My Favorite Movies of all timeby Freddy Atkins | created - 27 Jan 2011 | updated - 27 Jan 2011 | Public
Without having any prejudices for any one kind of genre, these are my favorite movies of all time. I am a film major, and film and history teacher. I love movies and I recommend these most of all!
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1. Planet of the Apes (1968)
G | 112 min | Adventure, Sci-Fi
An astronaut crew crash-lands on a planet in the distant future where intelligent talking apes are the dominant species, and humans are the oppressed and enslaved.
Votes: 147,776 | Gross: $33.40M
This is my number one all time favorite! Great SCI -FI, an interesting take on society, and excellent performances by entire cast. The make up had to be believable in order for it to work. John Chambers did an award winning job! It spawned four sequels, but this is the best! Screenplay by Rod Serling. Interesting soundtrack by Jerry Goldsmith. The ending is one of the biggest shockers of all time! Heston became my favorite actor after seeing this at the theater when I was four years old. It sure made an impression on me!
2. Citizen Kane (1941)
PG | 119 min | Drama, Mystery
Following the death of a publishing tycoon, news reporters scramble to discover the meaning of his final utterance.
Votes: 328,973 | Gross: $1.59M
Some people think that this may be the greatest film of all time. I tend to agree. Everytime I watch this, I like it a little more. Welles was a true genius with a vision, and way ahead of his time. What happened to him after all of the challenges he experienced with this film was really sad. It really helps to watch it with the exceptional commentary tracks on the DVD special edition, by Roger Ebert and Peter Bogdanovich. I was forced to watch it at a very young age by my Mom, then again by my film professors. I never regretted being made to watch this one!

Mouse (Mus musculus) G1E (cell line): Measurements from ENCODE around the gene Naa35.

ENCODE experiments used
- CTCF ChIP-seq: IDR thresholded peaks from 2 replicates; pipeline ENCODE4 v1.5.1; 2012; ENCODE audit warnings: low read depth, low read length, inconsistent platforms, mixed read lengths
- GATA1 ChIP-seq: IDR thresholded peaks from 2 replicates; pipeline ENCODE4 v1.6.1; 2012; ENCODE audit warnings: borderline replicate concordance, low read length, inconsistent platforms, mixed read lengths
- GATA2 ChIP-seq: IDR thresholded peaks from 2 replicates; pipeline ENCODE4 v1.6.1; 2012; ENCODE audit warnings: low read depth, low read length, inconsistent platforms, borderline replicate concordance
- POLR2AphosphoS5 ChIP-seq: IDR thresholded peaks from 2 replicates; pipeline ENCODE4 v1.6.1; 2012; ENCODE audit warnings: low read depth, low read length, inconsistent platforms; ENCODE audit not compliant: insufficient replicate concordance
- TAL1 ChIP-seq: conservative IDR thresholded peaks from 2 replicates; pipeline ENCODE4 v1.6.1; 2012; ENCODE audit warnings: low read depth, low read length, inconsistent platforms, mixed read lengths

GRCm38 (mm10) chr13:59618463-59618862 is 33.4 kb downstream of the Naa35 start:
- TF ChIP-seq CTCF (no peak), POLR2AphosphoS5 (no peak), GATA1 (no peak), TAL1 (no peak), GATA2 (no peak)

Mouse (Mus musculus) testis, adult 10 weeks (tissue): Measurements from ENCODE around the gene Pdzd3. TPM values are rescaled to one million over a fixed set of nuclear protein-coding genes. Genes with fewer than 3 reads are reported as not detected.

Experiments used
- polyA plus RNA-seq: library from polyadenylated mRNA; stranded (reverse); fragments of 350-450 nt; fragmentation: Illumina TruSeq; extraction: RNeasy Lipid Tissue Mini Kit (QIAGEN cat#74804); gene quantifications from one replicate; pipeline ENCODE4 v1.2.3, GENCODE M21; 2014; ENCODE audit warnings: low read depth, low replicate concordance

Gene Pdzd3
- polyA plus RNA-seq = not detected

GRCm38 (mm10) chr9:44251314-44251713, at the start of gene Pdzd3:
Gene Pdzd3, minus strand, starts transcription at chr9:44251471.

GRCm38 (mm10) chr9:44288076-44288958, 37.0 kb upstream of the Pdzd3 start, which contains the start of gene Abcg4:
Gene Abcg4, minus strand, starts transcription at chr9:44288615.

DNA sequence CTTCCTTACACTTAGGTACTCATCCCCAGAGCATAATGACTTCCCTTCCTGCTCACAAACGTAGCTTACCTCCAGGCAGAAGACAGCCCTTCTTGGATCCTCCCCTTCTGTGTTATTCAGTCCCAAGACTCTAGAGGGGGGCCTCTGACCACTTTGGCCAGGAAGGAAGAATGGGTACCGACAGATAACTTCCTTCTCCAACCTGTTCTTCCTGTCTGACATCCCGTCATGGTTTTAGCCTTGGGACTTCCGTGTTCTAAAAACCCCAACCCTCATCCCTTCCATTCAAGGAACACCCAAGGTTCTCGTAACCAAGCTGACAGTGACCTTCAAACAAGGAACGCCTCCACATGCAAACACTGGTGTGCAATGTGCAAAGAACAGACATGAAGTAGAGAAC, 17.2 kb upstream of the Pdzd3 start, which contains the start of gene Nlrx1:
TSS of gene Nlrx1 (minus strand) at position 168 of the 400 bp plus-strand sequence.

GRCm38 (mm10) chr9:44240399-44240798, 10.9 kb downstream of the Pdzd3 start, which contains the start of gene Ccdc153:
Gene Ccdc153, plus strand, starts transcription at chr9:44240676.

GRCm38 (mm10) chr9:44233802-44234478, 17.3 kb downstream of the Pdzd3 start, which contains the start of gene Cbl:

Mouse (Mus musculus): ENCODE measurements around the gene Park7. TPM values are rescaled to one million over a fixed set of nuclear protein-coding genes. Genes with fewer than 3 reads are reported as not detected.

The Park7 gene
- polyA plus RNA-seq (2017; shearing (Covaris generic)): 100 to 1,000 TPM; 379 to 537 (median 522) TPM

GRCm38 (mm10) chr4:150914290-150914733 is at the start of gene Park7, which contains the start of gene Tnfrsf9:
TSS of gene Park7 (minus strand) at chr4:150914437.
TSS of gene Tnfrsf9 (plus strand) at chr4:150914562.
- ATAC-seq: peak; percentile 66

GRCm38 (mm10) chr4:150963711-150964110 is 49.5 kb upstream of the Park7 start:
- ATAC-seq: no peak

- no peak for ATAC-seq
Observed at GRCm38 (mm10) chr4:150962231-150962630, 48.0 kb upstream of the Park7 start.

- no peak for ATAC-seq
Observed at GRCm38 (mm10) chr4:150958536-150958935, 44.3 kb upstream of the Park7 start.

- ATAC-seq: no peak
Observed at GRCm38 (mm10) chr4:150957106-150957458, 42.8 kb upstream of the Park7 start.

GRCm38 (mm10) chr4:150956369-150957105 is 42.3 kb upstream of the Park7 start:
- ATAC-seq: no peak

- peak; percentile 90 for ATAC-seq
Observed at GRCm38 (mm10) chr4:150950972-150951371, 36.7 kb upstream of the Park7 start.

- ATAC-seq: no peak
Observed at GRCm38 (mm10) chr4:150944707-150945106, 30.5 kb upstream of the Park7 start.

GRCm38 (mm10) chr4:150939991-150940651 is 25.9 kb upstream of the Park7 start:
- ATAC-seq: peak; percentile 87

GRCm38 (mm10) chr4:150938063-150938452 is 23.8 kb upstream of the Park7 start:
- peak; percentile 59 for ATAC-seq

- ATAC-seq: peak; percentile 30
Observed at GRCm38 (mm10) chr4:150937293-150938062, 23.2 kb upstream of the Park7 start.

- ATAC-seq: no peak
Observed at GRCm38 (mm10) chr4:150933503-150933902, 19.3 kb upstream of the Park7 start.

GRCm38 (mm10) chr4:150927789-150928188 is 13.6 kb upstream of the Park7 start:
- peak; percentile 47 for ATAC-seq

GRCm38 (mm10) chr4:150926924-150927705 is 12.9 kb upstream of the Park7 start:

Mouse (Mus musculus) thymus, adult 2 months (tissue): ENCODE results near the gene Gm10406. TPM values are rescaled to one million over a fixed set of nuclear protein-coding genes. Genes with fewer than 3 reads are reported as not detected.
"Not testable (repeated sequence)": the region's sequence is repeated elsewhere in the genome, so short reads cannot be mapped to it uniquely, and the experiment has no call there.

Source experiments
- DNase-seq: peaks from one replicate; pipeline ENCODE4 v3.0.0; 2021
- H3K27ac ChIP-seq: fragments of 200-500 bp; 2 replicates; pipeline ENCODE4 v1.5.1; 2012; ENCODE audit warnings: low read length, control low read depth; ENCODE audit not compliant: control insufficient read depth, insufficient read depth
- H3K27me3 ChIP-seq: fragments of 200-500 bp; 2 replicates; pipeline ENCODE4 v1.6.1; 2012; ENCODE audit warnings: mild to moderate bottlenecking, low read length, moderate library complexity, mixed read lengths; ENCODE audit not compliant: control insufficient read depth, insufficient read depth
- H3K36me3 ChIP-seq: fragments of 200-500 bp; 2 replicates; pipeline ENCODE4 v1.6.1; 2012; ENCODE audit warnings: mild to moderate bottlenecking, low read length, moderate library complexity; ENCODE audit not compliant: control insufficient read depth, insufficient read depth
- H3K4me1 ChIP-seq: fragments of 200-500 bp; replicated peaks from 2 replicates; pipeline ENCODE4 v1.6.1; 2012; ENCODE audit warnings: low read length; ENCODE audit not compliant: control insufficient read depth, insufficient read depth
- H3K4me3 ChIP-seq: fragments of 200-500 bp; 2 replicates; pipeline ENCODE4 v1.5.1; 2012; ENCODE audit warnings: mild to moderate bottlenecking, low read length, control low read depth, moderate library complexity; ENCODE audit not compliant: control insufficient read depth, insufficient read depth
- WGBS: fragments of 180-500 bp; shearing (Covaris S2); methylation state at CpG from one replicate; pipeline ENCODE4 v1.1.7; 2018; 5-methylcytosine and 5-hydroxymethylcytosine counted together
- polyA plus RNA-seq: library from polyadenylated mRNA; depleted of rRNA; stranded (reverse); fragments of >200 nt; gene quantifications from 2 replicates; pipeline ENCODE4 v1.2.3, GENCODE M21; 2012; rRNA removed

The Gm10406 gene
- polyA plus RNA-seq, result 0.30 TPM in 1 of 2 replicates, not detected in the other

3. Night of the Living Dead (1968)
Not Rated | 96 min | Horror
There is panic throughout the nation as the dead suddenly come back to life. The film follows a group of characters who barricade themselves in an old farmhouse in an attempt to remain safe from these bloodthirsty, flesh-eating monsters.
Votes: 96,831 | Gross: $0.09M
This is George Romero's low budget masterpiece of horror. (Although pretty tame compared with today's horror films!) Filmed entirely in Pennsylvania.`This films scares on many levels. It's dark, was released in the turbulent late 60's, and was filmed in B&W. It has been the inspiration for many films that followed,and still stands alone today. It was followed by the very successful, and critically acclaimed "Dawn of the Dead" in 1980. They're coming to get you Barbara!
4. Strangers on a Train (1951)
PG | 101 min | Crime, Film-Noir, Thriller
A psychotic socialite confronts a pro tennis star with a theory on how two complete strangers can get away with murder - a theory that he plans to implement.
Votes: 106,646 | Gross: $7.63M
Hitchcock has come to be my favorite director over the years. If I had to choose, his films alone could make up my entire top ten list. So this film, Hitch's first American film for Warner Brothers, is the one that I pick. This has all of the classic Hitch elements, great cast, including supporting roles, awesome cinematography, and a very well crafted story, along with elements of black comedy. The carosel segment at the climax is breathtaking! New DVD release includes two versions, final release, and preview version.
5. From Here to Eternity (1953)
Not Rated | 118 min | Drama, Romance, War
In Hawaii in 1941, a private is cruelly punished for not boxing on his unit's team, while his captain's wife and second-in-command are falling in love.
Votes: 36,672 | Gross: $30.50M